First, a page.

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Am J Clin Oncol. 1996 Apr;19(2):149-53.

Single institution experience with recombinant gamma-interferon in the treatment of patients with metastatic renal cell carcinoma.

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Department of Internal Medicine, Yale University School of Medicine, New Haven, Connecticut, USA.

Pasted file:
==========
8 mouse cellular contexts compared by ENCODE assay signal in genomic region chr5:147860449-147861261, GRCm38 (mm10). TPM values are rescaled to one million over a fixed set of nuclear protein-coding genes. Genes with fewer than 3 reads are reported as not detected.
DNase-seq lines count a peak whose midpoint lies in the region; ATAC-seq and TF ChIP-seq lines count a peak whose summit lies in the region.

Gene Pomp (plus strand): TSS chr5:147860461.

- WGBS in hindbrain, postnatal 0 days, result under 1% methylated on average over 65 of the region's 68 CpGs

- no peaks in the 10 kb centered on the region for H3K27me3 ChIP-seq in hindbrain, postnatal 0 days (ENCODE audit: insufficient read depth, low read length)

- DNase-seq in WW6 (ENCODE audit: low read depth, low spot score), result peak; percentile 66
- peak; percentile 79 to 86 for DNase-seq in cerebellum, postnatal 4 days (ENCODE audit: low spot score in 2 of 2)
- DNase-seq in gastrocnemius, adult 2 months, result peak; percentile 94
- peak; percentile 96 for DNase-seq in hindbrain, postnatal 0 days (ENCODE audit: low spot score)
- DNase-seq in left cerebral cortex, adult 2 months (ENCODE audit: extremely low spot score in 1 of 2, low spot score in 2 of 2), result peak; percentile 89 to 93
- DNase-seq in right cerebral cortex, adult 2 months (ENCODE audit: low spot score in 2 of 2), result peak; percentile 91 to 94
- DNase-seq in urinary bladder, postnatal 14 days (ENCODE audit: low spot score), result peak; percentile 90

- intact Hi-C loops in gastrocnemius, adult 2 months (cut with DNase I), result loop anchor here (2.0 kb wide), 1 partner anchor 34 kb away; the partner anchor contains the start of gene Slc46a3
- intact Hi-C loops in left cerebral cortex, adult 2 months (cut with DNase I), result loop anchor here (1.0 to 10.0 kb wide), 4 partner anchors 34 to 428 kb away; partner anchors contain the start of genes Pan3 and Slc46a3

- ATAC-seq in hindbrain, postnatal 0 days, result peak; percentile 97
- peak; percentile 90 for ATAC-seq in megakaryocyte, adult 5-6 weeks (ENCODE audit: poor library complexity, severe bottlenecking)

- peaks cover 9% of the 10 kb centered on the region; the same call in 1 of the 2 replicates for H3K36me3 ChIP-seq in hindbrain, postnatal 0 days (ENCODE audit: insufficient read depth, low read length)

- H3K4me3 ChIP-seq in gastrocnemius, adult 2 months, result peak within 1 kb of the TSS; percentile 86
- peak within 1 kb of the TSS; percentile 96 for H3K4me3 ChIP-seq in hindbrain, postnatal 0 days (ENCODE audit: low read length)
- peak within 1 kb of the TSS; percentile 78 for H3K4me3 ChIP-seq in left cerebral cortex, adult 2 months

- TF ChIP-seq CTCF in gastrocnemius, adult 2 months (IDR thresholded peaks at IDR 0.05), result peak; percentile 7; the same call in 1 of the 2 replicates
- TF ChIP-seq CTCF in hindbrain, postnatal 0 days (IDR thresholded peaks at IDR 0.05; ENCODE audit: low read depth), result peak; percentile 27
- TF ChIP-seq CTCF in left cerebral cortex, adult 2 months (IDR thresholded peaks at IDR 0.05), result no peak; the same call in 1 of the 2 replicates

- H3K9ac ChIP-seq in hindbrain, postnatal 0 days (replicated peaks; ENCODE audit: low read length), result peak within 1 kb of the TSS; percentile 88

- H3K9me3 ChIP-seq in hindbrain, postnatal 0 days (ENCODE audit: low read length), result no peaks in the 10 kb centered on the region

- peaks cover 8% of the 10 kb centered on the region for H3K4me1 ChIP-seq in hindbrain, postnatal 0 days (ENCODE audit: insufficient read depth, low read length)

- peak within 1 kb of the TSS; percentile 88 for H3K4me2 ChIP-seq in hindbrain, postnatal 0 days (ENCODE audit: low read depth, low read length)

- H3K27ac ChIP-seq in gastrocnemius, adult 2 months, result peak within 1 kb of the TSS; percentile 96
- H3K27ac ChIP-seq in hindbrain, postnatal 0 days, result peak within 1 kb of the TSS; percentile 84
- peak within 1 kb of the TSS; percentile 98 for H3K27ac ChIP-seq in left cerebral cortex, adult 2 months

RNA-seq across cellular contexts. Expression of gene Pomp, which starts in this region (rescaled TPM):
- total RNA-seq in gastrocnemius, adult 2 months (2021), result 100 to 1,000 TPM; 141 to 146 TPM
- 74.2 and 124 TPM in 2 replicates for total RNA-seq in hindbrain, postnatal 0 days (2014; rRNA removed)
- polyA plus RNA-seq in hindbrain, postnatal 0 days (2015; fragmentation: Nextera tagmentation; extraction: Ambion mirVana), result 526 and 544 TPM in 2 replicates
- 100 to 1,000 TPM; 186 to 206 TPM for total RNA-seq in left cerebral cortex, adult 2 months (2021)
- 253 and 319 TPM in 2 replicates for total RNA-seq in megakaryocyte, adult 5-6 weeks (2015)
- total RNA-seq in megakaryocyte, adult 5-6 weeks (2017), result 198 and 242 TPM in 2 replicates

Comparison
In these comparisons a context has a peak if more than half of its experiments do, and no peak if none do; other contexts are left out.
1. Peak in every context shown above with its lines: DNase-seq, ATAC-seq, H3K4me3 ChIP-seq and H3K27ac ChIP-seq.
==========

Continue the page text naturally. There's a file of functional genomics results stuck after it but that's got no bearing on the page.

We report the clinical course of eight patients with metastatic renal cell carcinoma (RCC) who were treated with recombinant gamma-interferon (Immuneron) as part of a phase II-III study comparing the safety and efficacy of gamma-interferon with that of medroxyprogesterone acetate (Depo-Provera). There were no objective responders among the eight patients treated with recombinant gamma-interferon at an i.v. dose of 1 mg/m(2) daily for five days every other week for four weeks then 1 mg/m(2) three times a week given every other week until there was documented disease progression or complete response (CR). Overall median survival was 17.3 months (range 1.4 to 184). The major side effects of treatment included fever/chills (75%), mild anorexia and fatigue (75%), nausea/vomiting (80%), leukopenia (38%), and abnormal liver function tests (25%). There were no life-threatening side effects observed. At our institution, in a random cohort of eight patients with metastatic RCC, recombinant gamma-interferon when given at a dose of 1 mg/m(2) per day given three times per week on an every other week schedule yields no clinical antitumor activity. A review of the literature on the use of gamma-interferon for metastatic RCC suggests that low-dose combination therapy with other cytokines may yield the best response-to-side effect ratio. Higher doses yield more responses but an added cost of more toxicity.

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